Fred Wilson wrote a post on how streaming and easy availability of content via streams can/will kill piracy via the torrent download. I largely agree. And especially for movies and TV shows I think people are even willing to pay to get instant access rather than download a torrent and wait an undefined period to get the file.
However, what happens globally? I’ve been in India for a few months. I can’t watch any Netflix stream here. I can’t watch Hulu. If I wanted to, I would have to go through a US proxy server that slows things down tremendously and even that does not work for Netflix. If the customer is a US customer but is traveling globally, these restrictions are simply ludicrous. I live in New York City. My Netflix account is tied to my address in Manhattan. I am still paying the monthly fee. And just because I am out of the country I am no longer a valid customer? Ridiculous.
I understand there are convoluted rules governing global rights. But the content creators should also realize that in today’s connected world, the audience for any piece of content is global. Excluding the situation of a traveling user (which is a no-brainer), here’s a very simplistic solution to the problem
- Let’s assume the rights for a certain TV show or movie, that is created in the US, are sold in India. A viewer from India arrives a US site showing the movie. The site should let the viewer watch but share a certain % of the revenue with the rights owner in India. Clearly the rights owners in India have failed to provide the customers in the country access in a timely and/or user-friendly way. Why should the end-user be punished? Why should the content creator be punished by having fewer viewers. Distributors get your act together! Get stuff out to users in your country on-time. Get the content out to them in a way they want to watch it. Otherwise be okay with a provider in another country doing this.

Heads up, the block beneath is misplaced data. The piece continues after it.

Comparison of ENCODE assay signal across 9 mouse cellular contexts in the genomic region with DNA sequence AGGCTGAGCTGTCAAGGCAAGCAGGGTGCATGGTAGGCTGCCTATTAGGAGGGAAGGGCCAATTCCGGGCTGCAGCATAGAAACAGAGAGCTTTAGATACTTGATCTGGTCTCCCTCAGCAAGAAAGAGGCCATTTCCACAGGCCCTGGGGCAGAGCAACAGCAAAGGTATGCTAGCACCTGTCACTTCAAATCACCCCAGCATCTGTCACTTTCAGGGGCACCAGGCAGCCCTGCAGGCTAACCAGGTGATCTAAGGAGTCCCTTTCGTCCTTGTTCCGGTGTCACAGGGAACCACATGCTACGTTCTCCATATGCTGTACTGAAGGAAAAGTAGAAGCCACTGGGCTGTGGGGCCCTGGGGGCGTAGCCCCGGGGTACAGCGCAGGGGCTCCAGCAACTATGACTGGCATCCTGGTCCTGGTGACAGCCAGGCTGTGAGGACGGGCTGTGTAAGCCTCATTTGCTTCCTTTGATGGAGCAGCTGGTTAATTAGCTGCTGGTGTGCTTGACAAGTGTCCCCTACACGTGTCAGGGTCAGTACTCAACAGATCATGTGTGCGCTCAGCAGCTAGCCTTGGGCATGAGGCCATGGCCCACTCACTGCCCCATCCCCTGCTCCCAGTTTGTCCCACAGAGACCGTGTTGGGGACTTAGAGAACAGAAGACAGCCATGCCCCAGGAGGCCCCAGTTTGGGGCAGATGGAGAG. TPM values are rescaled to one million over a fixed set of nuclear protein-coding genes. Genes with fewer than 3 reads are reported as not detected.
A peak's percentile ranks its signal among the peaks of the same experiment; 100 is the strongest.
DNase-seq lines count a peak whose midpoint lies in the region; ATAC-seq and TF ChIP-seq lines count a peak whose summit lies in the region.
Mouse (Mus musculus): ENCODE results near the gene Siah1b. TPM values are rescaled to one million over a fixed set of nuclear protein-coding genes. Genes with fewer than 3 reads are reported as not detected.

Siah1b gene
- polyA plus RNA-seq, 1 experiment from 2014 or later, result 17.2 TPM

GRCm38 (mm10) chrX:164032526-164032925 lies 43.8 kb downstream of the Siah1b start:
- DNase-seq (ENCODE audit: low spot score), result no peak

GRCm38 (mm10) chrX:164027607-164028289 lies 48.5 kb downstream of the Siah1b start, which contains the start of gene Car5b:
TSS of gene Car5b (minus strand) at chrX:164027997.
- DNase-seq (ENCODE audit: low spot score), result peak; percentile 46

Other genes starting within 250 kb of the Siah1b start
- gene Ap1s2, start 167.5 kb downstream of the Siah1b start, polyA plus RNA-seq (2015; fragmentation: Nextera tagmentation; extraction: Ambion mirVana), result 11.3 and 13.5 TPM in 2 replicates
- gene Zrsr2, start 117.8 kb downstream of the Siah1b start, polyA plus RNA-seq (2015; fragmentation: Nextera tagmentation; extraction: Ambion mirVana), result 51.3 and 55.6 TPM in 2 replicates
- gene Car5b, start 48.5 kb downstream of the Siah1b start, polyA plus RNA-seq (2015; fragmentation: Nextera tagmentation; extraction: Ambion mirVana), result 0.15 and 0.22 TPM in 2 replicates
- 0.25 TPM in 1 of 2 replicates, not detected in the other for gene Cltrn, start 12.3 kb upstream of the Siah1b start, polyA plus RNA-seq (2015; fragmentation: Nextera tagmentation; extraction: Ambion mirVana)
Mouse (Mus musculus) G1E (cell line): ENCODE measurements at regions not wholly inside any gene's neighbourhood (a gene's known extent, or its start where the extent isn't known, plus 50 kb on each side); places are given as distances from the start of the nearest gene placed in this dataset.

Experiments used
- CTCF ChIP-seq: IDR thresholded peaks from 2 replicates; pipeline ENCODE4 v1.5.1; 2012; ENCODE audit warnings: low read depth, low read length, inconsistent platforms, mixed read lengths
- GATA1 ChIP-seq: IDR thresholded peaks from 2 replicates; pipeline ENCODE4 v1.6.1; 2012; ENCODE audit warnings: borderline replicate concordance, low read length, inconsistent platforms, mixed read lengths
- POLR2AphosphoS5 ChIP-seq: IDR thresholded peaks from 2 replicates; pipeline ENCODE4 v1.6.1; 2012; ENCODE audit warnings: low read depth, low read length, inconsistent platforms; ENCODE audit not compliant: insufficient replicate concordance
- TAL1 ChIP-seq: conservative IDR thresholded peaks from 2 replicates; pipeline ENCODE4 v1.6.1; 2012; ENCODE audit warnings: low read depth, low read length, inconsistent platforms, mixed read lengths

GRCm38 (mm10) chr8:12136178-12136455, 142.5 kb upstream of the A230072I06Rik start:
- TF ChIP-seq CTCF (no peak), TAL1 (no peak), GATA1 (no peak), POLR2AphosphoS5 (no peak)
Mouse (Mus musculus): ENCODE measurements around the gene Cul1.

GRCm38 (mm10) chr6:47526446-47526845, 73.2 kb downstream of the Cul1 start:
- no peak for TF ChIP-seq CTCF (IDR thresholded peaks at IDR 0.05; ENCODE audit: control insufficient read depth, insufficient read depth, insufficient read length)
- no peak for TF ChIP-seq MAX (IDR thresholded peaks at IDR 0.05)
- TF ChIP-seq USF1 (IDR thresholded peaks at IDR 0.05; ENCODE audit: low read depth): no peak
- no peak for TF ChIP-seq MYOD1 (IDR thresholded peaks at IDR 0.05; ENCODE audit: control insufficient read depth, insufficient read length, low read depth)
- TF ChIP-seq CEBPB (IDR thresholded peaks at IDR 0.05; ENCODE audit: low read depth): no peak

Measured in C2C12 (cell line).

- If the rights in a certain country are not sold, then the users can view the content without the streaming site having to worry about reverting payment. If US site makes money via advertisements, and the advertisers don’t care about a global audience, then either make the user pay a fee or let them watch for free and build brand loyalty.
Same thing applies to an Australian movie and a viewer in the US. The locations of content creator and viewer are irrelevant.
Content wants to be global. Why should the viewer be concerned about rights in each country? Even brands are becoming more global every day – why should Hulu be a US brand? YouTube isn’t. It is really time for a new model. In future, my hope is that content creators and rights owners forget the country-by-country rights sale model. Just put the movie online, let the whole world watch it, collect your money. Much more efficient, elimination of months of negotiations, everyone is happier. Some content creators are starting to do this. It is time more jumped on the bandwagon.